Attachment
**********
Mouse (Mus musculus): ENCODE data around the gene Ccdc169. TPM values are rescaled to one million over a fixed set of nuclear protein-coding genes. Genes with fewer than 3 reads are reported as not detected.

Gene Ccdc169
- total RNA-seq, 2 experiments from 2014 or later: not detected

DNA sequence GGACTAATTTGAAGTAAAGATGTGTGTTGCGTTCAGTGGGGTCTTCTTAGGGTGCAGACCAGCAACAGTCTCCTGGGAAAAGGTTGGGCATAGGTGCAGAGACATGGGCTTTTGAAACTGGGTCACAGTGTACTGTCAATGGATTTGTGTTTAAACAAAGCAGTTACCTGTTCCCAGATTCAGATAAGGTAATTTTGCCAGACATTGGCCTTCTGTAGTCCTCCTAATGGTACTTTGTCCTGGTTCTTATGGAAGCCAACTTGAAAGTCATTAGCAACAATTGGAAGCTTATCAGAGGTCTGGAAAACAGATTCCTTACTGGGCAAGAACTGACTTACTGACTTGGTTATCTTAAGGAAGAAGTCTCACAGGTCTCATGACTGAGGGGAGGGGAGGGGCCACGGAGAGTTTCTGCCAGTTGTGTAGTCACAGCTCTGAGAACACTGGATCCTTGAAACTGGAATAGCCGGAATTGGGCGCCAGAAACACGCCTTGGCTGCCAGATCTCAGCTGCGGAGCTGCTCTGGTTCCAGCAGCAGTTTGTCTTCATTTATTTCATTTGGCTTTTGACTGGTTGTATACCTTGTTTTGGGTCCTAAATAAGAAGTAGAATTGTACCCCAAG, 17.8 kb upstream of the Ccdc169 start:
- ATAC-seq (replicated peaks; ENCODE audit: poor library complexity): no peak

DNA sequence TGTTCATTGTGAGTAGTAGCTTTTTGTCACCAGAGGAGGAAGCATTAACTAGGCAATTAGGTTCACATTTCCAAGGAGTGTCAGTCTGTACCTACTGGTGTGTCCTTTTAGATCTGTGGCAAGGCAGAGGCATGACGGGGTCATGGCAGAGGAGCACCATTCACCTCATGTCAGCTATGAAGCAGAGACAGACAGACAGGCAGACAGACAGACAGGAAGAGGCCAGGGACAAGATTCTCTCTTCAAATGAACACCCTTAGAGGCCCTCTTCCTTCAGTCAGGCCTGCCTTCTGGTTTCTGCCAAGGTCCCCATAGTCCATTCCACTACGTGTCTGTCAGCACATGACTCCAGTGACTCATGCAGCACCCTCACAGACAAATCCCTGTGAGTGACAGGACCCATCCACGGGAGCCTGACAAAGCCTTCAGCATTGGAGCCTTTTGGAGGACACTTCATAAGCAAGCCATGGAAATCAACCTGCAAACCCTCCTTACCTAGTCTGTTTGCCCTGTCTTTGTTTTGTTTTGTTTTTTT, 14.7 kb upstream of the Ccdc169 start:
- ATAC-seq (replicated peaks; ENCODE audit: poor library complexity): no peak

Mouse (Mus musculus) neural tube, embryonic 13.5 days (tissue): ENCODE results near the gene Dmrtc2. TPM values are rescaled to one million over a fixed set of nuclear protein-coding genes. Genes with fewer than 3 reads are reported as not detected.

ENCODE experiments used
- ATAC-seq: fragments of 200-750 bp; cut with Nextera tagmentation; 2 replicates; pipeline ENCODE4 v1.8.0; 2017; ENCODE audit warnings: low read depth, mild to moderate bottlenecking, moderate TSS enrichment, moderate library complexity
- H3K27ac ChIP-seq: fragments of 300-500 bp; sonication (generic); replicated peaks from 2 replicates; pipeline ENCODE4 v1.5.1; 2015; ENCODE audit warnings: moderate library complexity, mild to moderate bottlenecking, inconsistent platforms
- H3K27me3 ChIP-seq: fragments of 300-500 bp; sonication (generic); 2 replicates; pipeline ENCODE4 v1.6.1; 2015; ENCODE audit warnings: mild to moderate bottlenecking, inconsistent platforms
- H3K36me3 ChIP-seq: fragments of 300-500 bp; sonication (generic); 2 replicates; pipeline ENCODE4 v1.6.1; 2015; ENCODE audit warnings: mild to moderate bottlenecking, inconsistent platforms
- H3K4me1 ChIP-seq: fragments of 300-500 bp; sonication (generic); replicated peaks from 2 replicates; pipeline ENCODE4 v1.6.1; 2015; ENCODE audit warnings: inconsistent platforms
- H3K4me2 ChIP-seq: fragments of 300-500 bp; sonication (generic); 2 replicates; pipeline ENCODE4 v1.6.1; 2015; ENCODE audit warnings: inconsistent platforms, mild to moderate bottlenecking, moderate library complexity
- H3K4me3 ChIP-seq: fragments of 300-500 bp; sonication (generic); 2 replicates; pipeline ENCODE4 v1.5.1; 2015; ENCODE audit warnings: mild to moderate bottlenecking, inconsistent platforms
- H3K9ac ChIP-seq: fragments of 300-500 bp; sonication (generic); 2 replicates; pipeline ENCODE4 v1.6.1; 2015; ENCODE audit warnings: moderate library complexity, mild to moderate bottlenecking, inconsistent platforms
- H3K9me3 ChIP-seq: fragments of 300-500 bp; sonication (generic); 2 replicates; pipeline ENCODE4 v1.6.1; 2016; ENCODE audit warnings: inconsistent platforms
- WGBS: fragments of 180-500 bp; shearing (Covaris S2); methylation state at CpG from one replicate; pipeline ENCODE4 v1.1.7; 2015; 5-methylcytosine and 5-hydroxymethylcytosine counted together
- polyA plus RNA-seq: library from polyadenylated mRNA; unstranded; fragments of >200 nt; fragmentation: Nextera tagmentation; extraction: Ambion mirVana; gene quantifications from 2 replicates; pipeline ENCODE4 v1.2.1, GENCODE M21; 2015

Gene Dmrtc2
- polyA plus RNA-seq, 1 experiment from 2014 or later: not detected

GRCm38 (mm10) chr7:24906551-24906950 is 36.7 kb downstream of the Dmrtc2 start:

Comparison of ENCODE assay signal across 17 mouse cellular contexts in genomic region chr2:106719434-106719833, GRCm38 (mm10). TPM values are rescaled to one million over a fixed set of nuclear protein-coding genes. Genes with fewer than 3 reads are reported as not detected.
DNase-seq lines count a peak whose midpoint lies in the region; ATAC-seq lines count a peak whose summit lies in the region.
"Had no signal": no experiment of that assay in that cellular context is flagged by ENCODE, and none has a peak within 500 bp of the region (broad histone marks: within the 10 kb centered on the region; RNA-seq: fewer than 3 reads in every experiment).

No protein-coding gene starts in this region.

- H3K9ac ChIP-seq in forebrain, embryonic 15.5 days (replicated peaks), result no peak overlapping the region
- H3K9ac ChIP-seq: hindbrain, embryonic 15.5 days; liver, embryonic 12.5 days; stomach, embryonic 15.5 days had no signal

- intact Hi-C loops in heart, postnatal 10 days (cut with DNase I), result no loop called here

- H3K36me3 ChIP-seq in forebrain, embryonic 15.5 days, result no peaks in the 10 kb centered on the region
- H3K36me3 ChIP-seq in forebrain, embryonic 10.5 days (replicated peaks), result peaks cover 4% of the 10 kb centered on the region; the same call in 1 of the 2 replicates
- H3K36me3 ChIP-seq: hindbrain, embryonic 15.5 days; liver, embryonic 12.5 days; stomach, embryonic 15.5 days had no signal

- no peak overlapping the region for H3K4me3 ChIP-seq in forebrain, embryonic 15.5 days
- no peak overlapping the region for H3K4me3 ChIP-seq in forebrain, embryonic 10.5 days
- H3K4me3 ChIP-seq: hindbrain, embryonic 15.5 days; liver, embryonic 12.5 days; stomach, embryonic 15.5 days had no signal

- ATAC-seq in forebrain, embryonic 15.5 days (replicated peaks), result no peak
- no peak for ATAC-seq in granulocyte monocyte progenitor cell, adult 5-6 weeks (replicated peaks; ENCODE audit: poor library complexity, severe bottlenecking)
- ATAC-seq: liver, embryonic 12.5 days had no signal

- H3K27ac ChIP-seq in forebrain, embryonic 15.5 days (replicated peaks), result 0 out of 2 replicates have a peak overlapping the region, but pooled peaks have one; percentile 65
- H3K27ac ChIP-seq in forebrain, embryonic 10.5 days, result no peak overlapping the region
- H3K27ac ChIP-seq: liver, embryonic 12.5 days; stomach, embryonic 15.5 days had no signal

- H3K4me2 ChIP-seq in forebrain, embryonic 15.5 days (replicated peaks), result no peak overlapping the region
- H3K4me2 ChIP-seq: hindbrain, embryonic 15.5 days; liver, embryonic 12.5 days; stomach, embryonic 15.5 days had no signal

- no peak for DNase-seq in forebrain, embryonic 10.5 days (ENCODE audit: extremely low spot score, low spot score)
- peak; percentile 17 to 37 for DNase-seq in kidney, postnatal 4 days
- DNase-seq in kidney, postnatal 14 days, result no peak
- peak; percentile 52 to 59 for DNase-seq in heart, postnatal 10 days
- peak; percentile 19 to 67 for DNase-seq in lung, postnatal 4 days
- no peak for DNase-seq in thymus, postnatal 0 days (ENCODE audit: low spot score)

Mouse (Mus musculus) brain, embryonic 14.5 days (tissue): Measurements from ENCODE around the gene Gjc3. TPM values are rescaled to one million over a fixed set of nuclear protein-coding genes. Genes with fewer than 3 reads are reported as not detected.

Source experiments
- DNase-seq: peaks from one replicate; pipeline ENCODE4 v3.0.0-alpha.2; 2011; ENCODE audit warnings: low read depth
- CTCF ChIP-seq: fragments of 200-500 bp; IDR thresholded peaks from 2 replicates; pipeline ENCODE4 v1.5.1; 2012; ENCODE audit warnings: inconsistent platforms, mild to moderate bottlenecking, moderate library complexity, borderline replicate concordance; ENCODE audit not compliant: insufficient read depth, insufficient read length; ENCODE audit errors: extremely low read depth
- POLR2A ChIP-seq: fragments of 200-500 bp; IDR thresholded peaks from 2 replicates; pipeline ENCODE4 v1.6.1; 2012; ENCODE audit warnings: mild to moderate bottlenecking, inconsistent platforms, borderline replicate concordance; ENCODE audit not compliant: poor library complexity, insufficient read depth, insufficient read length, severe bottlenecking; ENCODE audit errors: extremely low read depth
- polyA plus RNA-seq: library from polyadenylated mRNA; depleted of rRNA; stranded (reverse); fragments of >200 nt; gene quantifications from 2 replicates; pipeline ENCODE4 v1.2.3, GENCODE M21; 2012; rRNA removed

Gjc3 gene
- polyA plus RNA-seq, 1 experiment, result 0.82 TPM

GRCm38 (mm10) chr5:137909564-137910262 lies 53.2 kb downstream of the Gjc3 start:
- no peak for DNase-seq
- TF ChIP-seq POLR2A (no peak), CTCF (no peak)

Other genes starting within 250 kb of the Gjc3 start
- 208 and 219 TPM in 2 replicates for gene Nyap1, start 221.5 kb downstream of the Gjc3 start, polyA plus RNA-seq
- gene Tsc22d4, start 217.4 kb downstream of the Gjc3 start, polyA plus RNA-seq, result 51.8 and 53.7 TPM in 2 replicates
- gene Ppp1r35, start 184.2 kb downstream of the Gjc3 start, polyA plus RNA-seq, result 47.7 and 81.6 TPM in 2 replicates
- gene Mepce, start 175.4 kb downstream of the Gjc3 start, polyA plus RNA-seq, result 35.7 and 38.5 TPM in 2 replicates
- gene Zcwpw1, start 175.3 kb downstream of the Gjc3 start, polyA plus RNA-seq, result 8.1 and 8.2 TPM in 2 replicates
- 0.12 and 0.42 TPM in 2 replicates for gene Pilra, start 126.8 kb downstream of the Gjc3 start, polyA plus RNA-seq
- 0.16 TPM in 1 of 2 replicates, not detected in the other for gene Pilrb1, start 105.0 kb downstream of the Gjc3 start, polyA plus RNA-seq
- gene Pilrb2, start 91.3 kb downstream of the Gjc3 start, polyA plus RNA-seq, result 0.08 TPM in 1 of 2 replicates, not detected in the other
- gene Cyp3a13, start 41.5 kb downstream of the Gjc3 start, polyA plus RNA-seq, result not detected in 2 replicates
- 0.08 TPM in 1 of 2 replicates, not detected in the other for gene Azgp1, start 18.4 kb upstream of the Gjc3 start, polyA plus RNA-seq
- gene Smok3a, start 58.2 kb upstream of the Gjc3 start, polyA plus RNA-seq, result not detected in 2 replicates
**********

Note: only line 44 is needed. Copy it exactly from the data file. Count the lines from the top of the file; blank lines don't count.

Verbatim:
- H3K4me2 ChIP-seq: hindbrain, embryonic 15.5 days; liver, embryonic 12.5 days; stomach, embryonic 15.5 days had no signal